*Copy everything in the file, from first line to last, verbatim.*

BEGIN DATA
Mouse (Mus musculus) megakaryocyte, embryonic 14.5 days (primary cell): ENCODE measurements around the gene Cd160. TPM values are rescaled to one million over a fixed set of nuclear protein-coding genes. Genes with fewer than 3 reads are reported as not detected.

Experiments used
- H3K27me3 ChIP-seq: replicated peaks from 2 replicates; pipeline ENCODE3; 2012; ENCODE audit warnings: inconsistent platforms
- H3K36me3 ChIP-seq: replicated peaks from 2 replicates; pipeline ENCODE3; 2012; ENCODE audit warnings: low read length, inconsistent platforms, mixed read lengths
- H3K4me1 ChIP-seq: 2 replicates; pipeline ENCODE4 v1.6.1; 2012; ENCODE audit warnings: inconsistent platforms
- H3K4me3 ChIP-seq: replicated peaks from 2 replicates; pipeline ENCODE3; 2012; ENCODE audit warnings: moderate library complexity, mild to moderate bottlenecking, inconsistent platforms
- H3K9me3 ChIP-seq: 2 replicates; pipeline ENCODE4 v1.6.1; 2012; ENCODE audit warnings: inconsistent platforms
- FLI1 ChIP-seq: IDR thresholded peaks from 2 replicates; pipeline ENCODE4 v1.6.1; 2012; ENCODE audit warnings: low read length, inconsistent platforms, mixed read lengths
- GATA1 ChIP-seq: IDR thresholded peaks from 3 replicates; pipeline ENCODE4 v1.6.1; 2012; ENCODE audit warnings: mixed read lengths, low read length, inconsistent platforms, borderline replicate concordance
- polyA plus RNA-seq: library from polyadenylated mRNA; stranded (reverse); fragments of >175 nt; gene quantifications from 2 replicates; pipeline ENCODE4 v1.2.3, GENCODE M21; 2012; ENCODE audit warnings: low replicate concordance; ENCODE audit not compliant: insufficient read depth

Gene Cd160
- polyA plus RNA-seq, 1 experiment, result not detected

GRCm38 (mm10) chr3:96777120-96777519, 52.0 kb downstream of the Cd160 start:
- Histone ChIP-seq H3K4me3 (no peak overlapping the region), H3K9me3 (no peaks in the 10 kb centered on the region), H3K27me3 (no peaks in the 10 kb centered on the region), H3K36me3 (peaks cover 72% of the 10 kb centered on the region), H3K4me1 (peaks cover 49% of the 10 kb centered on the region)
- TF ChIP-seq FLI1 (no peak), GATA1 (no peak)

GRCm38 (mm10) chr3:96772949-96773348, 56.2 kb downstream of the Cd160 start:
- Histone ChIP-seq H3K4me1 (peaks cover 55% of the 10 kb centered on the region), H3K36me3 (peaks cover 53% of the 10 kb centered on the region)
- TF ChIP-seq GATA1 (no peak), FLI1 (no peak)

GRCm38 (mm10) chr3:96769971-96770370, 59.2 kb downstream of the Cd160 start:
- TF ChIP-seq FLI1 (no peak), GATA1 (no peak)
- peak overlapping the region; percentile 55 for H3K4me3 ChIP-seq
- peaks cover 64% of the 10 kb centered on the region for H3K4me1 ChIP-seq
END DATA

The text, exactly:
Mouse (Mus musculus) megakaryocyte, embryonic 14.5 days (primary cell): ENCODE measurements around the gene Cd160. TPM values are rescaled to one million over a fixed set of nuclear protein-coding genes. Genes with fewer than 3 reads are reported as not detected.

Experiments used
- H3K27me3 ChIP-seq: replicated peaks from 2 replicates; pipeline ENCODE3; 2012; ENCODE audit warnings: inconsistent platforms
- H3K36me3 ChIP-seq: replicated peaks from 2 replicates; pipeline ENCODE3; 2012; ENCODE audit warnings: low read length, inconsistent platforms, mixed read lengths
- H3K4me1 ChIP-seq: 2 replicates; pipeline ENCODE4 v1.6.1; 2012; ENCODE audit warnings: inconsistent platforms
- H3K4me3 ChIP-seq: replicated peaks from 2 replicates; pipeline ENCODE3; 2012; ENCODE audit warnings: moderate library complexity, mild to moderate bottlenecking, inconsistent platforms
- H3K9me3 ChIP-seq: 2 replicates; pipeline ENCODE4 v1.6.1; 2012; ENCODE audit warnings: inconsistent platforms
- FLI1 ChIP-seq: IDR thresholded peaks from 2 replicates; pipeline ENCODE4 v1.6.1; 2012; ENCODE audit warnings: low read length, inconsistent platforms, mixed read lengths
- GATA1 ChIP-seq: IDR thresholded peaks from 3 replicates; pipeline ENCODE4 v1.6.1; 2012; ENCODE audit warnings: mixed read lengths, low read length, inconsistent platforms, borderline replicate concordance
- polyA plus RNA-seq: library from polyadenylated mRNA; stranded (reverse); fragments of >175 nt; gene quantifications from 2 replicates; pipeline ENCODE4 v1.2.3, GENCODE M21; 2012; ENCODE audit warnings: low replicate concordance; ENCODE audit not compliant: insufficient read depth

Gene Cd160
- polyA plus RNA-seq, 1 experiment, result not detected

GRCm38 (mm10) chr3:96777120-96777519, 52.0 kb downstream of the Cd160 start:
- Histone ChIP-seq H3K4me3 (no peak overlapping the region), H3K9me3 (no peaks in the 10 kb centered on the region), H3K27me3 (no peaks in the 10 kb centered on the region), H3K36me3 (peaks cover 72% of the 10 kb centered on the region), H3K4me1 (peaks cover 49% of the 10 kb centered on the region)
- TF ChIP-seq FLI1 (no peak), GATA1 (no peak)

GRCm38 (mm10) chr3:96772949-96773348, 56.2 kb downstream of the Cd160 start:
- Histone ChIP-seq H3K4me1 (peaks cover 55% of the 10 kb centered on the region), H3K36me3 (peaks cover 53% of the 10 kb centered on the region)
- TF ChIP-seq GATA1 (no peak), FLI1 (no peak)

GRCm38 (mm10) chr3:96769971-96770370, 59.2 kb downstream of the Cd160 start:
- TF ChIP-seq FLI1 (no peak), GATA1 (no peak)
- peak overlapping the region; percentile 55 for H3K4me3 ChIP-seq
- peaks cover 64% of the 10 kb centered on the region for H3K4me1 ChIP-seq